As business owners we are continually bombarded with a new technology or a new gadget or a new time-saving technique. If you embrace all of those technologies and techniques and provide all of the bells and whistles, will you truly have time to serve your clients or will you be so involved in learning the newest and latest and greatest?
What are some of the items that may draw you away from providing excellent customer service? Do any of these?
- You can spend your time on every social media platform there is and spread yourself too thin. Where are your clients truly gathering and where are they looking to have a conversation with you?
- If you purchase the latest tech gadget or the newest productivity tool and spend countless hours learning it, are you any further ahead than you were when you were using a piece of technology that you’re comfortable with or a productivity tool that has actually helped you to be productive? Stick with your strengths.
- If you’re a startup that’s operating on a shoestring, make the most of that shoe string until you have the budget to outsource some of the tasks that pull you away from your core competencies.
Do your clients want the bells and whistles or do they simply want great customer service?
In working with our business clients we understand the fine art of negotiation and we work with them to hone that skill. Negotiating doesn’t mean that one of the parties gives up everything in order to reach an agreement. Successful negotiation means you strive to find a solution that serves all parties. Go for a win-win outcome.
A successful outcome is the result of respectful understanding. As a business owner, chances are you are in an almost constant state of negotiation – whether with vendors, other business owners, business partners or employees – having all of the information at hand to make an informed decision is crucial. Negotiating with respect for the other’s needs and feelings should always be taken into consideration.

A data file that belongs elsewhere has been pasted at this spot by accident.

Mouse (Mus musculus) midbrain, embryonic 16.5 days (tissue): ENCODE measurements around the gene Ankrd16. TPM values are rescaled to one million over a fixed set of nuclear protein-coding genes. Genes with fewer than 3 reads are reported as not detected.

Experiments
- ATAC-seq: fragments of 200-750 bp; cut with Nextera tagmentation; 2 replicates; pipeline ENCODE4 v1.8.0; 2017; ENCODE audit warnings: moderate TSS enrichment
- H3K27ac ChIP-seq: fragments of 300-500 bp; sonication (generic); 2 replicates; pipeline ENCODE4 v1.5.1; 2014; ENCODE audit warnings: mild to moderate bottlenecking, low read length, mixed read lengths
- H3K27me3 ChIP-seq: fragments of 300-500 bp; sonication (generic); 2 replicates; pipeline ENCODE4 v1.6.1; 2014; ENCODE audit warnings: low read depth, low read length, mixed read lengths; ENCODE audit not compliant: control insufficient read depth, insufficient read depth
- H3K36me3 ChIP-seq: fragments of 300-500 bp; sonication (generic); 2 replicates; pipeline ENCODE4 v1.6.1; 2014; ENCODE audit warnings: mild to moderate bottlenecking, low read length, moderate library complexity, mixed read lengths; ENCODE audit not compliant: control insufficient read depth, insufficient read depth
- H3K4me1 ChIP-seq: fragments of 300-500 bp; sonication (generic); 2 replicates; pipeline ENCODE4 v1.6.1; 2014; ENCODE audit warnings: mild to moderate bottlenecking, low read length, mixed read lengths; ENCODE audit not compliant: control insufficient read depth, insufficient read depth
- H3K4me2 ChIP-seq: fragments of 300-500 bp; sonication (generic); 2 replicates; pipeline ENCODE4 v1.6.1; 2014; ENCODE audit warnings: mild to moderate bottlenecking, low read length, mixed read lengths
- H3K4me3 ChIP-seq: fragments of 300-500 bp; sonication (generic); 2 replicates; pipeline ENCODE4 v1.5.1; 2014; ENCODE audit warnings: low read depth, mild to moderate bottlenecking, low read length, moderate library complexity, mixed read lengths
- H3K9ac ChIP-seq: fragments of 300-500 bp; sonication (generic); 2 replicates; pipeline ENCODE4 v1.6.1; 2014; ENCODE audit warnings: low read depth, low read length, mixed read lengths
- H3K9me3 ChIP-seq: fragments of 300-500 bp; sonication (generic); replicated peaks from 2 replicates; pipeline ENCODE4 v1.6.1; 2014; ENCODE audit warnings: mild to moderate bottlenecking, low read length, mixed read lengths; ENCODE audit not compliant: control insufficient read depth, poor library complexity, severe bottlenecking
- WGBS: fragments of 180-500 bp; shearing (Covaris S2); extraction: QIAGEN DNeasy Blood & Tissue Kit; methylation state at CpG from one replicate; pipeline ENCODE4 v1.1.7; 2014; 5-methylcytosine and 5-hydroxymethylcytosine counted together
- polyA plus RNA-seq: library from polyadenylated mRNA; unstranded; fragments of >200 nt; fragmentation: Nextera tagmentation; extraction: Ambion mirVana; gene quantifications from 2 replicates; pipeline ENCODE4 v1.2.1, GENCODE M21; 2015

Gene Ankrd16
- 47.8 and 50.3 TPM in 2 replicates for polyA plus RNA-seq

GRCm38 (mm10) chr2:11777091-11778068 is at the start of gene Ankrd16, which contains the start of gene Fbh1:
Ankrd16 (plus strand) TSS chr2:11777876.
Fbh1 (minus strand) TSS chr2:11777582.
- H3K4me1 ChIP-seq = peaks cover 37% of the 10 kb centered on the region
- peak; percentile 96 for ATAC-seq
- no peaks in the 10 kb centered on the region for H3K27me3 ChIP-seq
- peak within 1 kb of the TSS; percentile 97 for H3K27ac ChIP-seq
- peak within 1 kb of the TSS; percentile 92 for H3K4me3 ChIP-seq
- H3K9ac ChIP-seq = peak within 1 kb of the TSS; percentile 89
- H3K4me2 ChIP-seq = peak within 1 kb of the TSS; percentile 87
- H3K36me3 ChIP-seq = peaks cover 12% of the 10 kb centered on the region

What tips do you have to successful negotiation skills? Was your last negotiation mutually satisfying?
We recently celebrated Mother’s Day and this got us to thinking of the life lessons she taught us. Chances are, Mom was your first (and perhaps) best teacher. As we matured and moved into adulthood and business ownership, there are some Mom-approved life lessons we can use in our businesses.
Here are some of the lessons we share:
- Ask questions in a nonjudgmental and sincere manner. Don’t focus on the perfect answer but instead on the information provided by the person you’re speaking with.
- Be a good listener. If you listen and are emotionally engaged, you will gain an understanding and likely come to a solution.
- Did your mom have great maternal instincts? Did she always seem to know whether you were lying or you were hurting? Did she always find a way to keep you on track or get you back on track? Utilize her attention to detail in your business endeavors and chances are you will go far!
Are there lessons you learned at a young age that you still use today?
So many people have an office in their home now; it’s a major trend. You might work at home all the time or just occasionally. Either way, working effectively from home requires a specific skill set that may not apply to those who work in an office building.
Here are some of the tips we share with our clients to make working from home effective and efficient (as well as productive!)
- If you think you’re going off to work, you will be productive. If you think you’re home for the day, your productivity will suffer.
- Don’t work at the kitchen table or on the sofa.
- Make certain you have set office hours. Just because you’re not punching a clock doesn’t mean you don’t have to choose office hours and stick with them. Pick what works for you.
- Establish a productive routine while you’re in your office. Have a daily plan of action.
- Avoid environmental distractions. Don’t leave the TV or talk radio on for noise. Close the blinds if your office looks out at the street.
To work efficiently and effectively from home you need to apply the same dedication you would use going to a “real” office. If you work virtually or telecommute for an employer, you need to show you can remain productive even when you’re out of the office.